Shocking incidents like the Dec. 19, 2012 gun massacre in Newtown, Conn. by 20-year-old Adam Lanza killing 20 children and eight adults, including the shooter, prompted the latest call for more gun control legislation. With the nation reeling from the horror, the tone-deaf 64-year-old National Rifle Association Executive Vice President Wayne LaPierre hurt his cause telling a national press conference his solution is arming more citizens and stationing police at every school in America. Already racking up big deficits because of the federal Transportation Security Agency [TSA], LaPierre knows there’s no money for a new federal education security bureaucracy. Handing out more weapons hardly qualifies as a common sense fix. Vice President Joe Biden leads the charge on new gun control legislation, knowing the window is short with the “debt ceiling” debate heating up.
Because the Sandy Hook Elementary School massacre repeats a common problem seen in recent years, namely, a mentally deranged teenager or post-teenager goes ballistic, the focus of any new gun control legislation must address the salient issues to prevent future incidents. When the facts came out about Lanza’s rampage, his access to weapons was made easy by his mother, Nancy Lanza, a known gun enthusiast. Any new legislation must hold gun owners more accountable when their weapons fall into the hands of ballistic killers. While no parent or individual can prevent a child from going ballistic, it’s possible to keep firearms under lock-and-key, away from mentally ill offenders. Biden’s looking into “universal” background checks, as opposed to the Department of Justice checks currently in place. Biden also wants to track gun sales through a national database.
When you consider the Newtown tragedy, 20-year-old Adam Lanza wouldn’t have committed the crimes had his now deceased mother kept her weapons locked up. If gun owners knew they’d be held accountable for gun violence for failing to secure their weapons, there’d be a lot less gun violence. When 24-year-old Korean Virginia Tech undergraduate student Seung-Hui Cho killed 32 students and faculty April 16, 2007, there were good mental health records showing he was unfit to possess firearms. Because mental health checks are not part of current gun laws, it only makes sense that any new legislation would include mental health background checks. While not foolproof, including the Medical Information Bureau [MIB] in standard background checks would at least provide some data on buyers’ mental health status. Any red flags would require more rigorous steps for would be gun buyers.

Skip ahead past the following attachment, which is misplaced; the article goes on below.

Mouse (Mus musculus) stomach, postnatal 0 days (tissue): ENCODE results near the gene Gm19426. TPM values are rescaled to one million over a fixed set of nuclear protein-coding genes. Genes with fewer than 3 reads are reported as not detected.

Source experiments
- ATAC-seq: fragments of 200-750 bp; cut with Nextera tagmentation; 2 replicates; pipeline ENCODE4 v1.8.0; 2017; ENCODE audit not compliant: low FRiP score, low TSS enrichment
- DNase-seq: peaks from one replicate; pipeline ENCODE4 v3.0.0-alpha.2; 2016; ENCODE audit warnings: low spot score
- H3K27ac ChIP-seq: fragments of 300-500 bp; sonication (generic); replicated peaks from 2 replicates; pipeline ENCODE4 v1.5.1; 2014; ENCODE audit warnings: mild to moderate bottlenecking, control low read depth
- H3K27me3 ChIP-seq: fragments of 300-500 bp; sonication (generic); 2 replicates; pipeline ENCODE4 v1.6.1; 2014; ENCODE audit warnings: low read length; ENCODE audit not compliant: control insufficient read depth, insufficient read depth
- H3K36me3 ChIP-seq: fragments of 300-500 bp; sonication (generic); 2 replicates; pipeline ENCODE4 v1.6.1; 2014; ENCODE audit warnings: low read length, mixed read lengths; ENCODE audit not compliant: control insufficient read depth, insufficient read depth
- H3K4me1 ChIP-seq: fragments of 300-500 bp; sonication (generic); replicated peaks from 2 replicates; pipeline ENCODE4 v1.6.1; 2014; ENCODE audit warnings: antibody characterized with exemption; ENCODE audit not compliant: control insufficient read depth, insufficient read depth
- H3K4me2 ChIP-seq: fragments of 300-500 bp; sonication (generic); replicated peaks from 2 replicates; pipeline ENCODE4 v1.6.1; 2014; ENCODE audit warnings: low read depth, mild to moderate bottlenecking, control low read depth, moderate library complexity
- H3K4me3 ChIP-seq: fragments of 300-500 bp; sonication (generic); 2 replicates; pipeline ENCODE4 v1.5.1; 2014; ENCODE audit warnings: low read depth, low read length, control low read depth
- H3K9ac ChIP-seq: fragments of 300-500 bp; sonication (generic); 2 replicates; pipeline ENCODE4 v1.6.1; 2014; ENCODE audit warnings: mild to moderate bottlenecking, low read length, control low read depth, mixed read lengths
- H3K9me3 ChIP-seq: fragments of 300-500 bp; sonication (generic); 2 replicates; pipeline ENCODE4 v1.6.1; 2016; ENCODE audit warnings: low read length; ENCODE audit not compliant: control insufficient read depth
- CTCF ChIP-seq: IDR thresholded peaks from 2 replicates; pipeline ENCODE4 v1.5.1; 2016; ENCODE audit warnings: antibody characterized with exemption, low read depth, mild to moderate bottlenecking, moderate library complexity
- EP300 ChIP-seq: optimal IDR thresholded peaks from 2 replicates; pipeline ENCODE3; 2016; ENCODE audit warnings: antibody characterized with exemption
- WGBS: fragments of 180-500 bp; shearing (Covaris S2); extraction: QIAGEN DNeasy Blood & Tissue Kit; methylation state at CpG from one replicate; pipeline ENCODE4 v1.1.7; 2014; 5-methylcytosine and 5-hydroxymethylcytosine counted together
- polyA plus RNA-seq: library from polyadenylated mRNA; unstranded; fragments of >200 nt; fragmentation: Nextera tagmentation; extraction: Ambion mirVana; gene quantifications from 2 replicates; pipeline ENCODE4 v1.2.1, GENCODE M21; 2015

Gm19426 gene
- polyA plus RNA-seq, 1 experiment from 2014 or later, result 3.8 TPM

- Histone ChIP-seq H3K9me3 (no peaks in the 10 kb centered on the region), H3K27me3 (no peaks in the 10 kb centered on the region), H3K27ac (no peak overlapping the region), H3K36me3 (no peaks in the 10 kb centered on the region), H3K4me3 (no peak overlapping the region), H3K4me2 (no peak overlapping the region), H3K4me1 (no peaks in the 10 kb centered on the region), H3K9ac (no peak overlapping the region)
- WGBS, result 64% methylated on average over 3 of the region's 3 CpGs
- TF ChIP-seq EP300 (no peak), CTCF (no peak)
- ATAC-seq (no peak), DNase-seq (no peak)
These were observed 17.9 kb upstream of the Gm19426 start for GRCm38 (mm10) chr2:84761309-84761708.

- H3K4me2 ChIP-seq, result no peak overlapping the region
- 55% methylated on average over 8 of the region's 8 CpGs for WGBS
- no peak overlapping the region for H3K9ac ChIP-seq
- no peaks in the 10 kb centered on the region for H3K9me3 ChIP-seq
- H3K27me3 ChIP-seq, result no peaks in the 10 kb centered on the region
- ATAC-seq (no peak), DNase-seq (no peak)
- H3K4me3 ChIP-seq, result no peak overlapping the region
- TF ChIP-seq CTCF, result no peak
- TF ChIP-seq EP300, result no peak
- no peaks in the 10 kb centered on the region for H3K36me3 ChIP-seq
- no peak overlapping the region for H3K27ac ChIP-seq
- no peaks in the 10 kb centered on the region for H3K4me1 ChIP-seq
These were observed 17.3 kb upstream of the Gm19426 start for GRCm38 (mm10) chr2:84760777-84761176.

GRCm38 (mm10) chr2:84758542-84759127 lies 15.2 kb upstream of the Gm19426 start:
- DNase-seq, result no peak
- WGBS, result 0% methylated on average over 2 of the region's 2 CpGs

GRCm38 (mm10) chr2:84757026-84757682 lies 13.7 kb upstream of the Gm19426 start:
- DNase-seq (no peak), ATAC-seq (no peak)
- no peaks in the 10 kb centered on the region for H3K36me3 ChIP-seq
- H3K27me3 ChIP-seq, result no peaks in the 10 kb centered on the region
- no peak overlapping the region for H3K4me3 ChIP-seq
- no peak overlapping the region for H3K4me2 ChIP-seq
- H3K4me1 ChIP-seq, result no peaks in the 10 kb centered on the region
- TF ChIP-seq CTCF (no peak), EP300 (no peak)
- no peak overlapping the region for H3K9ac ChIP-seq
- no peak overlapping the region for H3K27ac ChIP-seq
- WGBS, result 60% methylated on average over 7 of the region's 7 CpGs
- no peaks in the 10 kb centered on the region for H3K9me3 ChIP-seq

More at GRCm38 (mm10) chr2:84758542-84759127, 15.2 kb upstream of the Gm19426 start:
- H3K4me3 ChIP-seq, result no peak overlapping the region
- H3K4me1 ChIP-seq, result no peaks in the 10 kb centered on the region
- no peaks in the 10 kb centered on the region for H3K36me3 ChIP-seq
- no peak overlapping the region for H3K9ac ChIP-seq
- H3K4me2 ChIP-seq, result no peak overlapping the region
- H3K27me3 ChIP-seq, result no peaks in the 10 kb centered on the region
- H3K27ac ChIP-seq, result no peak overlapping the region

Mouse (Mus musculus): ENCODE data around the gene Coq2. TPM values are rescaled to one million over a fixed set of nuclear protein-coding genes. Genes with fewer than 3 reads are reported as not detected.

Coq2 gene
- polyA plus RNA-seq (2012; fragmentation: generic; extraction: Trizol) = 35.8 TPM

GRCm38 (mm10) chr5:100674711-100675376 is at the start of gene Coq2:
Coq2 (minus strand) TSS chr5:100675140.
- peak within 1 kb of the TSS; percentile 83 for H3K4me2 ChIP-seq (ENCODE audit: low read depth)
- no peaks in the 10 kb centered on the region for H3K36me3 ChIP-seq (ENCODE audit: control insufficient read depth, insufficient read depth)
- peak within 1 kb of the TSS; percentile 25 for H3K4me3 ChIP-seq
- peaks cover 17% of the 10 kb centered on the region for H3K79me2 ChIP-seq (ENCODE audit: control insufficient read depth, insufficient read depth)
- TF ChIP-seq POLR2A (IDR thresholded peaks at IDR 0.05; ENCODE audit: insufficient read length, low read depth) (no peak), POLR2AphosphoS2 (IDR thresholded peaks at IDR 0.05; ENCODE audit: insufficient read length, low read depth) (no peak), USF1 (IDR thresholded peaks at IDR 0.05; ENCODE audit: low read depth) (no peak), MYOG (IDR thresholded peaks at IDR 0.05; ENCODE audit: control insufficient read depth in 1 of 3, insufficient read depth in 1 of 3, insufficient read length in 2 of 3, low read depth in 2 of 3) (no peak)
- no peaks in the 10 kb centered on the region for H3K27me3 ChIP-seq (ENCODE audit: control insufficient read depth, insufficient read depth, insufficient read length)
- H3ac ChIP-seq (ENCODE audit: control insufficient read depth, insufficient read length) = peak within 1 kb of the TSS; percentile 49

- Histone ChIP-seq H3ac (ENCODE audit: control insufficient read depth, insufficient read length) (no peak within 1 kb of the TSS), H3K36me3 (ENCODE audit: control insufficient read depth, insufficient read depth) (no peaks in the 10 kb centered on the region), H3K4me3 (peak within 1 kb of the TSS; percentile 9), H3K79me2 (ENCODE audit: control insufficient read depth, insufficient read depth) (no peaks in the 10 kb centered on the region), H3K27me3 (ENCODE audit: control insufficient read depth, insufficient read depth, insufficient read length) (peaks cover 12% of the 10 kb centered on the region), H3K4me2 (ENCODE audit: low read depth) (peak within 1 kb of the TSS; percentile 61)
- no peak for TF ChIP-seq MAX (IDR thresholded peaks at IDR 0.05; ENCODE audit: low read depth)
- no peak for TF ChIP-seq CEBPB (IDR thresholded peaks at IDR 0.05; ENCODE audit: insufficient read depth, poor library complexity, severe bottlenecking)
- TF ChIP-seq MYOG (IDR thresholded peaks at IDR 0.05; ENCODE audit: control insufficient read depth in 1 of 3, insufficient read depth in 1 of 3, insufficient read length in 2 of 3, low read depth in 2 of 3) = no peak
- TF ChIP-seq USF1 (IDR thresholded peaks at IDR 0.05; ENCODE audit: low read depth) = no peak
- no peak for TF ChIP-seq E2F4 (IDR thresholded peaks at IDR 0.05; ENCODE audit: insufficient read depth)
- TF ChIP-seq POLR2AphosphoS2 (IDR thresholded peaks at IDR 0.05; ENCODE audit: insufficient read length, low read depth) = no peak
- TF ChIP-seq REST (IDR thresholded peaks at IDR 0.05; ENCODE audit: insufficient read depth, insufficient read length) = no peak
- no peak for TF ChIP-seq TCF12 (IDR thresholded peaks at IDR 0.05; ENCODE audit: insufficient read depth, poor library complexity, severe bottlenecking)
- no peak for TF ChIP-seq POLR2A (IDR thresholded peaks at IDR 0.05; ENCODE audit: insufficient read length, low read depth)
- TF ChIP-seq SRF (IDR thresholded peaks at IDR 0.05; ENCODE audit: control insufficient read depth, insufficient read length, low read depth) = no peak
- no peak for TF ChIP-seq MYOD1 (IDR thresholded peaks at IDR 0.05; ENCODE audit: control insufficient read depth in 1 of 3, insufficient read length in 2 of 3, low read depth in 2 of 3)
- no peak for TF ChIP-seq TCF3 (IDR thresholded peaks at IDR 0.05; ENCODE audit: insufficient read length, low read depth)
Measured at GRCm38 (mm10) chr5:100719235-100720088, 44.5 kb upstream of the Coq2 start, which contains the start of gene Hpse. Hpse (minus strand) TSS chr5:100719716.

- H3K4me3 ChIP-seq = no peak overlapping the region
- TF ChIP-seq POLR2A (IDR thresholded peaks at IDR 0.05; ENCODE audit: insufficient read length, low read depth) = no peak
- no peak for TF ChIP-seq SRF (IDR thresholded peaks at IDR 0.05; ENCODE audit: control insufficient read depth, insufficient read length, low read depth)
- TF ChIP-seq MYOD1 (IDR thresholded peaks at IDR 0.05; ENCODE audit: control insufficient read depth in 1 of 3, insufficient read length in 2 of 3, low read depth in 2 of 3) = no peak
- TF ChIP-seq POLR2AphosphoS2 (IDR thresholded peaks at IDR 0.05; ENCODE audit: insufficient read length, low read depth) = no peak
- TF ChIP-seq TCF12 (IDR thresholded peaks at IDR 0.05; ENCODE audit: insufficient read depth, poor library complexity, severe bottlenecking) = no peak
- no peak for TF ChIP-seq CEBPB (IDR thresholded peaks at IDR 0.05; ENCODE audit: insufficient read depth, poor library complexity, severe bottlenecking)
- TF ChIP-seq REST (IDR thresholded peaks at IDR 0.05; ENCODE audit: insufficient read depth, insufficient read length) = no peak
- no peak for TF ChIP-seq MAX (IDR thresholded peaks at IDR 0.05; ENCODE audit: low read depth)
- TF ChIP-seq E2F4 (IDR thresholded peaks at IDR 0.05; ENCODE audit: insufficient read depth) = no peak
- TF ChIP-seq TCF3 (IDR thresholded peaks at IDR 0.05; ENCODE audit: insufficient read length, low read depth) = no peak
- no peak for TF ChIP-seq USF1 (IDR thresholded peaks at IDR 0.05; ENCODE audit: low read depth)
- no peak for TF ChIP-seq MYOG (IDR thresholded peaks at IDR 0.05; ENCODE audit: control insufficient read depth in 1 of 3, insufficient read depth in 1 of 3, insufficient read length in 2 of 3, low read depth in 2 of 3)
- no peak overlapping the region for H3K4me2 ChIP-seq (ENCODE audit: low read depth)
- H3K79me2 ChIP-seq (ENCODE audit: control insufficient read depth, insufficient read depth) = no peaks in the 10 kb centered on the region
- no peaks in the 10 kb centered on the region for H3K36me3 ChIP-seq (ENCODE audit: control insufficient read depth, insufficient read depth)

Tracking weapons through a national database won’t stop mentally deranged offenders from lashing out. Preventing gun or any other type of violence is no easy matter for school or mental health professionals. When records showed that Cho had been treated by Virginia Tech’s chief psychiatrist Dr. Robert C. Miller, it raises more red flags why better preventive systems were not in place. With Biden considering new steps in gun control legislation, patient privacy must be counterbalanced against protecting the public from victimization. Current laws related to violence specifically excuse mental health professionals from privileged communication when it comes to preventing violence. Extending those exemptions to confidential communication would be a positive step forward in any gun control legislation. Mental health folks must be free to report to the authorities any impending dangers.
When the late President Ronald Reagan was shot March 30, 1981 by mentally deranged John Hinckley Jr., it prompted the Brady Bill—named after Reagan’s Press Secretary James Brady who was shot through the head—to get signed into law by former President Bill Clinton Feb. 28, 1994. It banned assault weapons and limited the size of clips to 10 rounds. When the Assault Weapons ban expired in 2004, it opened the door for the 30-round magazines used by Lanza to massacre innocent children. Working with assault weapons retailers like Wal-Mart Inc. should help preserve rights to sales while, at the same time, imposing more restrictions on clip sizes, expanded background checks and new rules to hold gun owners accountable if weapons are not properly secured. Billionaire media mogul New York City Mayor Michael Bloomberg wants to help the White House shepherd through new legislation.
Signaling receptivity to new gun control legislation, Sen. Mitch McConnell (R-Kt.) told David Gregory on NBC’s “Meet the Press” that his Senate colleagues should look carefully at Biden’s recommendations. “There will be plenty of time to take a look at their recommendations once they come forward,” though McConnell insisted that nothing in the way of gun control would get done until Capitol Hill resolved the “debt ceiling” debate. McConnell, who was instrumental with Biden in resolving the “fiscal cliff” late-night Jan. 1, said the GOP is done for the foreseeable future with more taxation. If and when the White House puts forth new gun control proposals, they should respect the Second Amendment while, at the same time, making it more difficult for the mentally ill to get their hands on firearms. In the wake of Sandy Hook, applying common sense might be difficult for gun control enthusiasts.
About the Author
John M. Curtis writes politically neutral commentary analyzing spin in national and global news. He’s editor of OnlineColumnist.com and author of Dodging The Bullet and Operation Charisma.